I wonder sometimes if my movie watching habits have spoiled me for more quiet, thoughtful films. Here is a movie with no exploding robots, flesh-eating zombies, or outer-space laser battles. Instead, The Clearing is a simple dramatic piece about a rental car tycoon, his wife, and the man who kidnaps him.
The film starts with a typical morning of a well-to-do married couple, Wayne and Eileen Hayes (Robert Redford and Helen Mirren). Their individual storylines in the movie diverge when he is kidnapped by Arnold Mack (Willem Dafoe), a former employee of Wayne's company. Most of Eileen's specific storyline shows her trying to deal with the kidnapping, their grown-up children, and an unpleasant, old secret that the FBI uncovers while trying to solve this case. Redford's ordeal is shown in a long march through some woods while he and his kidnapper hold conversations that start out almost bizarrely normal but turn into Wayne desperately trying to save his own life.
I was somewhat interested by the characters and their dilemmas, but because I expect a movie with this kind of subject matter to be more richly plotted, my emotions weren't as engaged as I though they should be. Redford, Mirren and Dafoe do as splendid jobs as I would expect them to do, however Dafoe has the most interesting part. His Arnold is not a stupid man, but he just doesn't have the ability to financially succeed the way he thinks he ought to. He is a quintessential loser - not completely down and out, but considering he thinks the ticket to happiness is kidnapping a rich man and holding him for ransom, he obviously is a couple of nickels short of a dollar.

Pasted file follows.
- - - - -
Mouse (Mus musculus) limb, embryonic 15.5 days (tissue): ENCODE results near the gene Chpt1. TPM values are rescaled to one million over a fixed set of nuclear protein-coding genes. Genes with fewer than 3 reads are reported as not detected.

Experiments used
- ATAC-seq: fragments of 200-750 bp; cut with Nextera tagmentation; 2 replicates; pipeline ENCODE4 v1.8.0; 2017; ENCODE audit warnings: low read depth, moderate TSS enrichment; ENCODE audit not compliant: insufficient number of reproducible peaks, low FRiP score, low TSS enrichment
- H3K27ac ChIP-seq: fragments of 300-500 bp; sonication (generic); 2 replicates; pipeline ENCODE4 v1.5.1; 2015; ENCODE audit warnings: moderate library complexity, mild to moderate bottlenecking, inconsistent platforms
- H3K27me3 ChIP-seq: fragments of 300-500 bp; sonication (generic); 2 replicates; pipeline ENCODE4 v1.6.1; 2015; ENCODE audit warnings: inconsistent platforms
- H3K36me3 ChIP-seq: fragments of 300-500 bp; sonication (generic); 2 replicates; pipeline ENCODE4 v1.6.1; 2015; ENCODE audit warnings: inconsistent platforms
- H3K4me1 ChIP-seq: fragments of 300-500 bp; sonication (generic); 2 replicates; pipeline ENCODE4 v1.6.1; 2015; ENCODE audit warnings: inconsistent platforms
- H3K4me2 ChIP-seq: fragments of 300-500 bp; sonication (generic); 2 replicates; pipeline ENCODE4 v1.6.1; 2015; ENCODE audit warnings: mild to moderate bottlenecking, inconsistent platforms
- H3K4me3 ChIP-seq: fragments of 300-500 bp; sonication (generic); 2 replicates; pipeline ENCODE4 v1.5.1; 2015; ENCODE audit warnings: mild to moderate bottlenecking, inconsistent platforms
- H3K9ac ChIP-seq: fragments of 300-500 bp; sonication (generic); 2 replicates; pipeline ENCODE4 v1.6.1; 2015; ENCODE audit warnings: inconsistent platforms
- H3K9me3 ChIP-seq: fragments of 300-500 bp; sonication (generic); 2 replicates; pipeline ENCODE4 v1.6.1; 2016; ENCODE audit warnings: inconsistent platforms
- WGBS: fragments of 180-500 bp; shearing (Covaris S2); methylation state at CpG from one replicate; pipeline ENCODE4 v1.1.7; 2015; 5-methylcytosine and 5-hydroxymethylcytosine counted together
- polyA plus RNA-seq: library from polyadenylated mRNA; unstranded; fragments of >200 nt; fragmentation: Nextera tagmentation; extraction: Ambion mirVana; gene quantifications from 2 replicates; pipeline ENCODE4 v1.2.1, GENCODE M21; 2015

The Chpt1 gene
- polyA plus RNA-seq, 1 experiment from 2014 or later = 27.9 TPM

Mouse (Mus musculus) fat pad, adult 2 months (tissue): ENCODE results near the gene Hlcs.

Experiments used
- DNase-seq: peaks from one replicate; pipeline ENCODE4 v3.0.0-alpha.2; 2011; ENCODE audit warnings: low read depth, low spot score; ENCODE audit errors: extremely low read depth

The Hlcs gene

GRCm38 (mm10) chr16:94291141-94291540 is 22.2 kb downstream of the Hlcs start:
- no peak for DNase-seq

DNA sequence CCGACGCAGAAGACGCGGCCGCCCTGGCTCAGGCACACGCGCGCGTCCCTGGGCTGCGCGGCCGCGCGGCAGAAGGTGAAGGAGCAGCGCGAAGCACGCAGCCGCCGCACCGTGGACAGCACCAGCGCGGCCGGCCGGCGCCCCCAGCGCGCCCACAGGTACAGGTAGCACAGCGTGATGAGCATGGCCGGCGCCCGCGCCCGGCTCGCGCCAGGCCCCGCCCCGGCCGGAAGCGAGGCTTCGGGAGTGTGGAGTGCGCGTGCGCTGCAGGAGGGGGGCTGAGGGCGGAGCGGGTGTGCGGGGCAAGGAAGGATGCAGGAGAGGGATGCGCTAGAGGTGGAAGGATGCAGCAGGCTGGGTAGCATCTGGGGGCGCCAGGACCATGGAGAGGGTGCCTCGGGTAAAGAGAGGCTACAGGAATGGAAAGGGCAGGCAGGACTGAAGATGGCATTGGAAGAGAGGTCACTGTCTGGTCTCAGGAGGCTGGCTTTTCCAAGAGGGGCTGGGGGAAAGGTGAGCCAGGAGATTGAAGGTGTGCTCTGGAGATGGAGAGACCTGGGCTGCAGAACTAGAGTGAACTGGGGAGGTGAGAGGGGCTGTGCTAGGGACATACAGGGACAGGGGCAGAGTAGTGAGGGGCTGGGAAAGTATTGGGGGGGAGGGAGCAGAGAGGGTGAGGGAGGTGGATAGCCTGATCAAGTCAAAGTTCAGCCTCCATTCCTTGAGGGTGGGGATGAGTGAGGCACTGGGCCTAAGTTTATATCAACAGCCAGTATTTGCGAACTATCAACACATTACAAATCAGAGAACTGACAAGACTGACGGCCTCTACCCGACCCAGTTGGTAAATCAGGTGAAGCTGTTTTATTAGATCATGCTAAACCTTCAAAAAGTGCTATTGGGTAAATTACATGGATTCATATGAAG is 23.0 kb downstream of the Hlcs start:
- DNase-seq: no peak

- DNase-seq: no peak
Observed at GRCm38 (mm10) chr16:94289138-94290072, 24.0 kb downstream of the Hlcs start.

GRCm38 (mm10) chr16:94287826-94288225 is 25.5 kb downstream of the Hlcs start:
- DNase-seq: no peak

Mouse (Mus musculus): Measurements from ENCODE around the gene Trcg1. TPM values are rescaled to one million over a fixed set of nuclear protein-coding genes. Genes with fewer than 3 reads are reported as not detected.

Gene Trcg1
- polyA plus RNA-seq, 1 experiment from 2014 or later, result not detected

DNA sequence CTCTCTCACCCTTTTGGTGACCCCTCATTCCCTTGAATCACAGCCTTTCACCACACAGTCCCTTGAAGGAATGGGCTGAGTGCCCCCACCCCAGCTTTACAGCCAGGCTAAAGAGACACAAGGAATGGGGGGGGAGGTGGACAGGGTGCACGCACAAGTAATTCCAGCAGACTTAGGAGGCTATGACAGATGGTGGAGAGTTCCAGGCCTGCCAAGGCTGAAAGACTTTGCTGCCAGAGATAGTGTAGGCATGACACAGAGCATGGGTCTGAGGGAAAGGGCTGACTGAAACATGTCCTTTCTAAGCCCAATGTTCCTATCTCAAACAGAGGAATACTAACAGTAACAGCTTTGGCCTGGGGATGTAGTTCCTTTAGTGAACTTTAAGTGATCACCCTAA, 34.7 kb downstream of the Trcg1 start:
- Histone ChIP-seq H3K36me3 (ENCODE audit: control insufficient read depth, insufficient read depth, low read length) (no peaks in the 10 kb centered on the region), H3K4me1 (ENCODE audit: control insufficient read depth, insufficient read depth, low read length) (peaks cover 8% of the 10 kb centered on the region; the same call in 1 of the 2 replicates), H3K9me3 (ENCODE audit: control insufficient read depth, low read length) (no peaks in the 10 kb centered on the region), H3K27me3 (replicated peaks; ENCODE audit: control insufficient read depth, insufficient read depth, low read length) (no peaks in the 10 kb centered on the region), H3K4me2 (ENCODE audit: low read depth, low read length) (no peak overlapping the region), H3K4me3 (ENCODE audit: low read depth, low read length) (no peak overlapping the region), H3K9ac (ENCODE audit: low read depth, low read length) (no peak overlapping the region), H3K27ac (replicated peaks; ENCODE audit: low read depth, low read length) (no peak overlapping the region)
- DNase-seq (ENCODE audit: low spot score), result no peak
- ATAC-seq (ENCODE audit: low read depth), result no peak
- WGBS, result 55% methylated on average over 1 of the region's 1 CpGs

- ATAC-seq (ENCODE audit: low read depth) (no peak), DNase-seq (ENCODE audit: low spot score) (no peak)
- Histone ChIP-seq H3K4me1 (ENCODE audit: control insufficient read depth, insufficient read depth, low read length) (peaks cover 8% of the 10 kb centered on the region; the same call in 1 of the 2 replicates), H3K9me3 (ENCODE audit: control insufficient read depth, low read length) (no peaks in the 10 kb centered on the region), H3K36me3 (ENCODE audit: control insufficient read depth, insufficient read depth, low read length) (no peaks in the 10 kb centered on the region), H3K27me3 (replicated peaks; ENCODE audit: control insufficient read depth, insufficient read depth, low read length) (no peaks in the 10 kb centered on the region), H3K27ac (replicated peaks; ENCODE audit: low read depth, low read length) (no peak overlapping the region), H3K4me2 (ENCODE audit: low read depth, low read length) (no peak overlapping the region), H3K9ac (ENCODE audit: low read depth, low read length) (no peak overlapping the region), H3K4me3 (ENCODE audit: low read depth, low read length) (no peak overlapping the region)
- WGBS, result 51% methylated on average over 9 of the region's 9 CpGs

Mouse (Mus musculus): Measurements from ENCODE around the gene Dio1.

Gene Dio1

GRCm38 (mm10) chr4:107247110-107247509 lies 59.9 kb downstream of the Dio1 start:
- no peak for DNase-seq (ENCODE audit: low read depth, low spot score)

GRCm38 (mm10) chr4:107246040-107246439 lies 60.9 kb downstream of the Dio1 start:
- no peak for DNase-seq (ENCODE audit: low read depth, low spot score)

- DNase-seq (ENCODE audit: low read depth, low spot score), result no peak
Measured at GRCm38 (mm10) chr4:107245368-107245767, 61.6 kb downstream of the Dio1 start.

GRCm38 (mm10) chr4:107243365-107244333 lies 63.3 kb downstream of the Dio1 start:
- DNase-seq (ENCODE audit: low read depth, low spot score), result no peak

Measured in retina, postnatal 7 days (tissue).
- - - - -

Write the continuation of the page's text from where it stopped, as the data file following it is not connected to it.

Overall the disc is decent, with good sound and sharp pictures. Like the underwritten story, the extra goodies are sparse. The obligatory commentary (with director Pieter Jan Brugge, screenwriter Justin Haythe, and editor Kevin Tent) spends most of its time talking about all the subtle nuances of the story - they dissect the movie the way I might expect an english professor to parse Madame Bovary. The deleted scenes add nothing to the story but do display wise choices by the director and editor - the scenes would have done nothing but pad out the scant story that is there.
The disc has one extra that is fairly unique - the screenplay. Screenplays make interesting reading and I enjoy noting what changes were made to the story and why. The commentary and the screenplay complement each other and would better serve a more interesting story.
In short, this movie is too subtle for its own good. People who appreciate understated performances by some of the better actors around will enjoy this picture but I don't think they will hold it to their hearts. I was left with the frustrated feeling that it would not have taken much to turn this movie into a classic thriller, although what that little extra would have been I couldn't tell you. Maybe some exploding robots.